A ragtag team comes together to steal the plans to the Death Star.
Gareth Edwards, 2016
Young criminal Jyn Erso (Felicity Jones) finds herself unexpectedly “recruited” by the Rebellion when they free her from a prison transport only to bring her to Yavin IV to help with an important mission. They need her to contact violent vigilante and ex-Rebel Saw Gerrera (Forest Whitaker), the man who raised her to fight after her defector father Galen (Mads Mikkelsen) was taken back to the Empire to help with the building of the planet-destroying super-weapon known as the Death Star. Galen has smuggled information to cargo pilot Bodhi Rook (Riz Ahmed), who was kidnapped by Gerrera en route to defecting to the Rebellion. Rebel spy Cassian Andor (Diego Luna) takes Jyn to Jeddha, a war torn planet strong in the Force, where they plan to find Saw and Bodhi – but unfortunately for them, Saw finds them first. Jyn sees the hologram that her father left, which informs of a flaw in the design of the Death Star – any hit to the core will destroy the whole base. Jyn must convince her new cohorts to trust her, leading them in their desperate attempts to get the plans to the Death Star and destroy it.
Rogue One is one of the most interesting stories in the Star Wars cinematic universe to date. It’s a dark, intricate story that prioritises the plot – the events leading to the beginning of the original Star Wars movie – over characterisation. Right from the start, when the traditional opening crawl is notably absent, Rogue One feels like a very different kind of Star Wars film. It’s much more of a war movie than the epic space operas we’re used to. The film has a unified, grungier aesthetic, leaving behind the fancy hairstyles and iconic costumes for more of a YA dystopia look. It seems like director Gareth Edwards has a real affinity for the Dark Side, shots of Darth Vader and the Death Star created with loving reverence. As a result of all the story being crammed into this movie, its first act is a mess of constant exposition. It’s hard to follow, even for dedication fans of the franchise. The second act is much more about building the characters, endearing them to us before the epic final battle that takes up the third act. The film definitely picks up once we leave Saw Gerrera’s place. The characters are filled out and start to match the classic characters of past films. Completing Jyn’s team along with damaged Cassian and scared sweetheart Bodhi are Donnie Yen’s wonderful, kickass blind Force-sensitive monk Chirrut Imwe, Jiang Wen as his protector Baze Malbus, and the hilariously cranky reprogrammed Imperial droid K2SO, played delightfully by Alan Tudyk. Also terrific is Ben Mendelsohn as the Empire’s most relateable villain ever, middle manager Orson Krennic, who oversaw the Death Star project for years before it was unkindly ripped away from him.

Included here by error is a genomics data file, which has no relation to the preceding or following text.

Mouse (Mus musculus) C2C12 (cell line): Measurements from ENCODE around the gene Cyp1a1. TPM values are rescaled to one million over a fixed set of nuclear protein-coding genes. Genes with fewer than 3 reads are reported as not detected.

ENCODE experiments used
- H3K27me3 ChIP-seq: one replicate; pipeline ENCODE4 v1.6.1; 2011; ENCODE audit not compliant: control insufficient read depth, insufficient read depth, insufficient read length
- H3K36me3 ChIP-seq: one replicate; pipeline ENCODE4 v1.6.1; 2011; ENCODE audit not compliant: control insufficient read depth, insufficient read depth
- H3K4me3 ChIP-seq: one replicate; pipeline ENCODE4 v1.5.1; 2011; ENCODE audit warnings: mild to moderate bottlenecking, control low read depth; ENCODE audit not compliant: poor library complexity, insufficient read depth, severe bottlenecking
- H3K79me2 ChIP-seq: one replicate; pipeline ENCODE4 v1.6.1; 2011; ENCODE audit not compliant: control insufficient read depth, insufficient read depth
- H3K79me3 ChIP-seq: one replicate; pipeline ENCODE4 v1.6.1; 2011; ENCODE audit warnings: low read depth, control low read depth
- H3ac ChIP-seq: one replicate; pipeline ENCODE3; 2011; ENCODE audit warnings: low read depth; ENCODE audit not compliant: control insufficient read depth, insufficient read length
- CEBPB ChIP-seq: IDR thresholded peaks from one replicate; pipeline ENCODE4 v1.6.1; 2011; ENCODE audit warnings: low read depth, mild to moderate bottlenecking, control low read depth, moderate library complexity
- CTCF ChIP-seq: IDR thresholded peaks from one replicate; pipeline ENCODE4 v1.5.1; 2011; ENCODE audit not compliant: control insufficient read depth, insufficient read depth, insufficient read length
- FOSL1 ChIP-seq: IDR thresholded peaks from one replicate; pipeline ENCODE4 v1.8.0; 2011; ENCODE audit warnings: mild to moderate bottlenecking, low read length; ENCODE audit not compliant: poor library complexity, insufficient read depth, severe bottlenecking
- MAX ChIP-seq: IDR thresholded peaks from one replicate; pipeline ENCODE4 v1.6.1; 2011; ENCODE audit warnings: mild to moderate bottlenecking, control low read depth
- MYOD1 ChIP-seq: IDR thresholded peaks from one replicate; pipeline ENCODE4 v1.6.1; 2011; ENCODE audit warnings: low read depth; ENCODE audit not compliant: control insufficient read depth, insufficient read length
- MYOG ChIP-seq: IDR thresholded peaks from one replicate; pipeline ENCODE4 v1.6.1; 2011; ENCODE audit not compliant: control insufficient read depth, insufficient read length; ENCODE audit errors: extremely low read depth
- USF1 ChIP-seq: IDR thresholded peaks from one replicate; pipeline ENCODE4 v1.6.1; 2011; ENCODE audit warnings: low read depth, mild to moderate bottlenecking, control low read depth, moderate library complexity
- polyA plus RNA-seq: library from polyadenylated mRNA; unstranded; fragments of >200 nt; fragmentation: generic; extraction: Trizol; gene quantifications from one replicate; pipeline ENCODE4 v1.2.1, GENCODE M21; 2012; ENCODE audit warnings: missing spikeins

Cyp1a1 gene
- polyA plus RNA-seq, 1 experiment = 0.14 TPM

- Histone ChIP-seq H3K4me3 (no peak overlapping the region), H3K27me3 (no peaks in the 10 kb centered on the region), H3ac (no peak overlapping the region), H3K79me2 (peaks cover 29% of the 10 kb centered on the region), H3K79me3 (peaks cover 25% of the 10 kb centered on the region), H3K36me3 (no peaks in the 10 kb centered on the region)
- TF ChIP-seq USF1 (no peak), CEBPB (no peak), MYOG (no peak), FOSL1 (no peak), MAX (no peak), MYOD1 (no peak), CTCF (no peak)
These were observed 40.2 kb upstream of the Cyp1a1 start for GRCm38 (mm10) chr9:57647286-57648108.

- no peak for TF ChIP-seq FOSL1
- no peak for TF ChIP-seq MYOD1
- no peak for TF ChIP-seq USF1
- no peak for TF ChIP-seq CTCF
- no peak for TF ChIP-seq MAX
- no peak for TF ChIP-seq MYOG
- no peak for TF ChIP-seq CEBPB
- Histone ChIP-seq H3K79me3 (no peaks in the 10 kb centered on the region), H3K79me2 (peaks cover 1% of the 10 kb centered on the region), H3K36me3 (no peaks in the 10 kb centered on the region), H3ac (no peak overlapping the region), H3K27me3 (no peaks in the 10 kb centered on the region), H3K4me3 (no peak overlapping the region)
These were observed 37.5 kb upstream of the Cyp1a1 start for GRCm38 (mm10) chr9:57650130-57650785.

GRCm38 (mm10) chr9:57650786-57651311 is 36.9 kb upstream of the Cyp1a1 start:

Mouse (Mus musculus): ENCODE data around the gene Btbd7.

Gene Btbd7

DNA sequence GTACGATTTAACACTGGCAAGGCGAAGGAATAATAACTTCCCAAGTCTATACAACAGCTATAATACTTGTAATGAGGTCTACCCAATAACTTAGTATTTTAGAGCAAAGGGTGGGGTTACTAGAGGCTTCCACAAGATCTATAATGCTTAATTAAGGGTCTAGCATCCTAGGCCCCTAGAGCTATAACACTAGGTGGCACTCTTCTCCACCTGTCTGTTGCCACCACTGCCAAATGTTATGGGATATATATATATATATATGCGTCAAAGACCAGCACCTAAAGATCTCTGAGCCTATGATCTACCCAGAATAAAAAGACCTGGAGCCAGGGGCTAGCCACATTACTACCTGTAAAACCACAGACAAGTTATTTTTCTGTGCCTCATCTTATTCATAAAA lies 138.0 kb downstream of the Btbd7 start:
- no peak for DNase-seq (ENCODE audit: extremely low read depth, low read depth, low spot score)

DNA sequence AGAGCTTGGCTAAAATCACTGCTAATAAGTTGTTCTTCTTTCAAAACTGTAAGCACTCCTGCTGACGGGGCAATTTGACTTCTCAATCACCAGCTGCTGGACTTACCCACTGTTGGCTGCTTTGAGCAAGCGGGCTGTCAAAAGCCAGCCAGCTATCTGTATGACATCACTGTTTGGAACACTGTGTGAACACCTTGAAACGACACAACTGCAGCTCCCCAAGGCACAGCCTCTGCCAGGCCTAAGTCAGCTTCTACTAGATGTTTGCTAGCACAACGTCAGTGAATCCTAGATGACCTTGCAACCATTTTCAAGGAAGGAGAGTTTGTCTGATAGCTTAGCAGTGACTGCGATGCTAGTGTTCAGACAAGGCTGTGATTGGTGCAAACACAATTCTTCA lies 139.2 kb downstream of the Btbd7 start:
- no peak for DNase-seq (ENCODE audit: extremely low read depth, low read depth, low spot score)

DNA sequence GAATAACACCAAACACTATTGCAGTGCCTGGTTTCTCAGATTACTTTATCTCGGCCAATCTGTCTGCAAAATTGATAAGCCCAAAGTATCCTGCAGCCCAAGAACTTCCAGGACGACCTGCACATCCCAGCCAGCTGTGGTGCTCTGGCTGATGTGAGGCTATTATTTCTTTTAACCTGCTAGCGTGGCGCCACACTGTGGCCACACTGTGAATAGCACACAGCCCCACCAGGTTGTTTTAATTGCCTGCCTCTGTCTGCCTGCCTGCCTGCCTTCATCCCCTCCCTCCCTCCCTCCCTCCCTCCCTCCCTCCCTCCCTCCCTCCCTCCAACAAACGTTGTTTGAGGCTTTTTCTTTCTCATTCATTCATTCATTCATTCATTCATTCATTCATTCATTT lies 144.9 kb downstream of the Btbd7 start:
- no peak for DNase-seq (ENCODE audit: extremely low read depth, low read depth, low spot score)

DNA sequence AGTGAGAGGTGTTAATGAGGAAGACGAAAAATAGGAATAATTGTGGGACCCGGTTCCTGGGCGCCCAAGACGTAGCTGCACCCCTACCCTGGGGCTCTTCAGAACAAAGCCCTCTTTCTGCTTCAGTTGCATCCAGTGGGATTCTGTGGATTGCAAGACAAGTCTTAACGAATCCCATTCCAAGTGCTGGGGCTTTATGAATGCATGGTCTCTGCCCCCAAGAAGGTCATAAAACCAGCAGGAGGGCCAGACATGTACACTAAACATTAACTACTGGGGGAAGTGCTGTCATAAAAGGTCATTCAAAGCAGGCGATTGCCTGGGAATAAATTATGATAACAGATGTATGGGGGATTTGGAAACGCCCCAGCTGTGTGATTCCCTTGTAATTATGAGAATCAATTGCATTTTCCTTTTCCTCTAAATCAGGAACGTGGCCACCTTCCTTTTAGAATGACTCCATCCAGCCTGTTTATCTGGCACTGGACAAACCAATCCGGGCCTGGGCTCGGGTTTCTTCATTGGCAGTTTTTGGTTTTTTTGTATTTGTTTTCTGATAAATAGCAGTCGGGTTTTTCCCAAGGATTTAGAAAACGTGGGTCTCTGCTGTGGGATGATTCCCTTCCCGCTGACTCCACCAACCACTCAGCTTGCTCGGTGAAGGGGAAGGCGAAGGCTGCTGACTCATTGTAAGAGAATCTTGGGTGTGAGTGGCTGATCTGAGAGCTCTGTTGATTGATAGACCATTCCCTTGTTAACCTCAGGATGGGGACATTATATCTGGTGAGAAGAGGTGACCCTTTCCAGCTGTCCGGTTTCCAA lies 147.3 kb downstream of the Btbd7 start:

There’s a serious and frustrating lack of women in this movie. Jyn gets the Smurfette treatment in her little gang – and while the five men she’s been teamed with are all non-white and wonderful, it doesn’t change the fact that no other woman gets close to as much screentime. Genevieve O’Reilly’s wonderful take on Rebel leader Mon Mothma comes second, and then there are very few other speaking roles for women. In terms of non-speaking roles, however, the landscape is even more dismal. There are almost no female extras to be seen – in the Empire, in the Rebel forces, in crowded markets, anywhere. It’s a huge step backwards from The Force Awakens, which made more of an effort. There are some female pilots in the final battle, which is nice. There are also some pilots from the original film spliced into the final battle, which is distracting – but nowhere near as distracting as the choice to recreate Peter Cushing’s Grand Moff Tarkin using CGI. His every scene is marred by the fact that he’s clearly not real. The film is desperate to cram in as many references to the original film as it can. It feels frankly unnecessary a lot of the time – the amazing sound design, such as that of the TIE fighters’ iconic whine, and the visuals we’re so familiar with – the silhouette of the Death Star, those green lit-up displays, the various ships – bring back those memories just as effectively. Still, there’s no denying the effect of that amazing final beach battle, which is gorgeous and relentless, and leads to one of the most interesting endings in the franchise. The timing of the film’s release is fortuitous – its messages of rebellion and grim hope feel particularly poignant to the world right now. It’s a fascinating story, and one worth telling, even if sometimes the film stumbles in the telling of it.
Rogue One on IMDb